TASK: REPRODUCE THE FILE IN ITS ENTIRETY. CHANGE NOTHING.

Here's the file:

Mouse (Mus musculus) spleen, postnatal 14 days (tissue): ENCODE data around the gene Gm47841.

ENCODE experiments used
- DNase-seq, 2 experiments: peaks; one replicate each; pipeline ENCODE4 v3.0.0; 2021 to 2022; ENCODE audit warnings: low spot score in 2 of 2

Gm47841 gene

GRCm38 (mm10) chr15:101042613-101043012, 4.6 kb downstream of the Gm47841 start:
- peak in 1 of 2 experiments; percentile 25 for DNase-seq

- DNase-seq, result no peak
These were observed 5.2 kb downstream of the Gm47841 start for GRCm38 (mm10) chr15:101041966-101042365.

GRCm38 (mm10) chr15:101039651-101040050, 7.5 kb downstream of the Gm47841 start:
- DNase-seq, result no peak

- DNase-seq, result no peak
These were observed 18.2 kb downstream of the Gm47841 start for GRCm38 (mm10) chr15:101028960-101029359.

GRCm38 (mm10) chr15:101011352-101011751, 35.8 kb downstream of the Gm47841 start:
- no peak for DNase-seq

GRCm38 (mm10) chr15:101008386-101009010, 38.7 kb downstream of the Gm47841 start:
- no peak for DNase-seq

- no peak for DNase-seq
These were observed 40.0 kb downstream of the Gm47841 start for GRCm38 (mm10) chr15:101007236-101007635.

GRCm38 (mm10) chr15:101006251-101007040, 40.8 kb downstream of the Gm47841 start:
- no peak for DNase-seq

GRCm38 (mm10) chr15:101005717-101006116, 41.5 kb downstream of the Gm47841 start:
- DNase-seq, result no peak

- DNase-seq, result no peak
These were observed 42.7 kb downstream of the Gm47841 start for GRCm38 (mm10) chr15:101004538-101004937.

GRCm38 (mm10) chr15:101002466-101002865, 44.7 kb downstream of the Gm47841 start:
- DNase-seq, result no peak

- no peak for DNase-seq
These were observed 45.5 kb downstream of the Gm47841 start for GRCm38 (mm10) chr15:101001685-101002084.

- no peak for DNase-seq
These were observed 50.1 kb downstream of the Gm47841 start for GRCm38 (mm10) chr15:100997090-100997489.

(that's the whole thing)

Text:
Mouse (Mus musculus) spleen, postnatal 14 days (tissue): ENCODE data around the gene Gm47841.

ENCODE experiments used
- DNase-seq, 2 experiments: peaks; one replicate each; pipeline ENCODE4 v3.0.0; 2021 to 2022; ENCODE audit warnings: low spot score in 2 of 2

Gm47841 gene

GRCm38 (mm10) chr15:101042613-101043012, 4.6 kb downstream of the Gm47841 start:
- peak in 1 of 2 experiments; percentile 25 for DNase-seq

- DNase-seq, result no peak
These were observed 5.2 kb downstream of the Gm47841 start for GRCm38 (mm10) chr15:101041966-101042365.

GRCm38 (mm10) chr15:101039651-101040050, 7.5 kb downstream of the Gm47841 start:
- DNase-seq, result no peak

- DNase-seq, result no peak
These were observed 18.2 kb downstream of the Gm47841 start for GRCm38 (mm10) chr15:101028960-101029359.

GRCm38 (mm10) chr15:101011352-101011751, 35.8 kb downstream of the Gm47841 start:
- no peak for DNase-seq

GRCm38 (mm10) chr15:101008386-101009010, 38.7 kb downstream of the Gm47841 start:
- no peak for DNase-seq

- no peak for DNase-seq
These were observed 40.0 kb downstream of the Gm47841 start for GRCm38 (mm10) chr15:101007236-101007635.

GRCm38 (mm10) chr15:101006251-101007040, 40.8 kb downstream of the Gm47841 start:
- no peak for DNase-seq

GRCm38 (mm10) chr15:101005717-101006116, 41.5 kb downstream of the Gm47841 start:
- DNase-seq, result no peak

- DNase-seq, result no peak
These were observed 42.7 kb downstream of the Gm47841 start for GRCm38 (mm10) chr15:101004538-101004937.

GRCm38 (mm10) chr15:101002466-101002865, 44.7 kb downstream of the Gm47841 start:
- DNase-seq, result no peak

- no peak for DNase-seq
These were observed 45.5 kb downstream of the Gm47841 start for GRCm38 (mm10) chr15:101001685-101002084.

- no peak for DNase-seq
These were observed 50.1 kb downstream of the Gm47841 start for GRCm38 (mm10) chr15:100997090-100997489.